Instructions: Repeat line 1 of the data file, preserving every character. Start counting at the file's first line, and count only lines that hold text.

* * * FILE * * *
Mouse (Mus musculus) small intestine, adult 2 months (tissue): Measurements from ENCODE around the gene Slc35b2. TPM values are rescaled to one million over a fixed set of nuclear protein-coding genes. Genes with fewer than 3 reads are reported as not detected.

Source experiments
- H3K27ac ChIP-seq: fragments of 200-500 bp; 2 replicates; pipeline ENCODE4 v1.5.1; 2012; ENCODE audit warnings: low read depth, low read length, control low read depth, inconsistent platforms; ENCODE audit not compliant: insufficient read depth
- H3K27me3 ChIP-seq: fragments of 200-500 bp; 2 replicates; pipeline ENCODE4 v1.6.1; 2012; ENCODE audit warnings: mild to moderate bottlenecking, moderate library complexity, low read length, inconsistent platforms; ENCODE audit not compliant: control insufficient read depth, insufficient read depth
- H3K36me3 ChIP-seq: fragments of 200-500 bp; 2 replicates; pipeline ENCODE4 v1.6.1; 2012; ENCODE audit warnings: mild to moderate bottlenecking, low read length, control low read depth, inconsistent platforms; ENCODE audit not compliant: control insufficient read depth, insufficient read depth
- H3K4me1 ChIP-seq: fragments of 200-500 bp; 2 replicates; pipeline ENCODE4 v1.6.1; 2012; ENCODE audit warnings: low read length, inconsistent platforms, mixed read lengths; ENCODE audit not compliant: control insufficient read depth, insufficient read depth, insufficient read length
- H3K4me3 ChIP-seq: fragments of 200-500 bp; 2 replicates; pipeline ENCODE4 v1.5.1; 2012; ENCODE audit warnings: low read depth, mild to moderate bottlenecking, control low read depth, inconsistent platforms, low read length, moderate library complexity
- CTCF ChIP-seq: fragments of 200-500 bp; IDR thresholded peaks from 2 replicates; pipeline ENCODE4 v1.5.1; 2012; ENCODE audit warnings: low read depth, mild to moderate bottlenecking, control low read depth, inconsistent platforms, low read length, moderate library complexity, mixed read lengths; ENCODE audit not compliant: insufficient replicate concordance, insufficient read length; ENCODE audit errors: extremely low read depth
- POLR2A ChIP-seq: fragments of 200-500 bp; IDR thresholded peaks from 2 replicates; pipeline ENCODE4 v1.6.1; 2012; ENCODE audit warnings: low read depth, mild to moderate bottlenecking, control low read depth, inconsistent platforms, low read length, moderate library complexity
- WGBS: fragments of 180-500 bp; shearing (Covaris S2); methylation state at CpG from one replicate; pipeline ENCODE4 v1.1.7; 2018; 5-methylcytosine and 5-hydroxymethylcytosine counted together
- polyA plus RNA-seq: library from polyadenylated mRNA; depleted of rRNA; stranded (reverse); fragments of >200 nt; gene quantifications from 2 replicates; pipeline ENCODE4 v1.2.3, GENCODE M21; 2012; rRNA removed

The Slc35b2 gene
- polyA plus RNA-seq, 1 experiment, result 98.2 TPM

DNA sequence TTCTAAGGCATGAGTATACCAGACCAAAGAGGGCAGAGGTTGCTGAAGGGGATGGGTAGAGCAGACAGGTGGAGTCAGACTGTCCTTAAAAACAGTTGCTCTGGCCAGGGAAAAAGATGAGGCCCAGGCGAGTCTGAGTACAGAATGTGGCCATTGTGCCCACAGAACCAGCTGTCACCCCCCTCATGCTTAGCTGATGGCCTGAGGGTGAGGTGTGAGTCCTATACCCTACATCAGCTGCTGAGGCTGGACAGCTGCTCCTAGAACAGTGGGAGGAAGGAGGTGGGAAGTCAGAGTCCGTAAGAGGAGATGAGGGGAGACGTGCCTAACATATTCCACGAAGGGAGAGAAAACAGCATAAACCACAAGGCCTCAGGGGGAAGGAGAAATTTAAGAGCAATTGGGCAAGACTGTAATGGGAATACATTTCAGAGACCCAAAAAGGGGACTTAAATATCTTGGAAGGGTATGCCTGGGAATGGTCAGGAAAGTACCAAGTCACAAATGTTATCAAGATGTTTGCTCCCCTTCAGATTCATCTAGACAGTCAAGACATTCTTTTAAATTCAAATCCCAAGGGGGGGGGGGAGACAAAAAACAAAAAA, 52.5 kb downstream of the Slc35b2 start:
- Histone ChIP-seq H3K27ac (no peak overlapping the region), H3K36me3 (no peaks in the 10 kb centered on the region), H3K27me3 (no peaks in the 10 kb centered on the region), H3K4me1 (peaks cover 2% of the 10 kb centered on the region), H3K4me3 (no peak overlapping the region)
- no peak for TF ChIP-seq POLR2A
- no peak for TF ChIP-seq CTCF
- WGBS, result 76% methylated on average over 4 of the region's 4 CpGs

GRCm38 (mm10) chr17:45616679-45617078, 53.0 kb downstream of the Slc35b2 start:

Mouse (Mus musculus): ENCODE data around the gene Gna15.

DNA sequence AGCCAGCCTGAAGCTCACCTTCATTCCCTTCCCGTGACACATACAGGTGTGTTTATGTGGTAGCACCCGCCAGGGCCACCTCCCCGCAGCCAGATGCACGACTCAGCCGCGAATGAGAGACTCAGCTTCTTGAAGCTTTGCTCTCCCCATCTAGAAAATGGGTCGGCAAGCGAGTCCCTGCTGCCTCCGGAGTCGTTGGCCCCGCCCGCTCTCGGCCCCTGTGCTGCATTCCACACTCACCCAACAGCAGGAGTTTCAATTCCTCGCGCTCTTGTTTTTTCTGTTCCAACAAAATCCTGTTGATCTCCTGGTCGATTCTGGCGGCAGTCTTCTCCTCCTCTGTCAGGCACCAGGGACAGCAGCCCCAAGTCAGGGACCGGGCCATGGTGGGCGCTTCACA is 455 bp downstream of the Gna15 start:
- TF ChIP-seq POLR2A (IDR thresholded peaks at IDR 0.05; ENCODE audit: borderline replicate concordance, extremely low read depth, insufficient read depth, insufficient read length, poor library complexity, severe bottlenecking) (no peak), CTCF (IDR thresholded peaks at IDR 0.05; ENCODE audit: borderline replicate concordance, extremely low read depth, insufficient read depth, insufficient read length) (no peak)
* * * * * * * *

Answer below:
Mouse (Mus musculus) small intestine, adult 2 months (tissue): Measurements from ENCODE around the gene Slc35b2. TPM values are rescaled to one million over a fixed set of nuclear protein-coding genes. Genes with fewer than 3 reads are reported as not detected.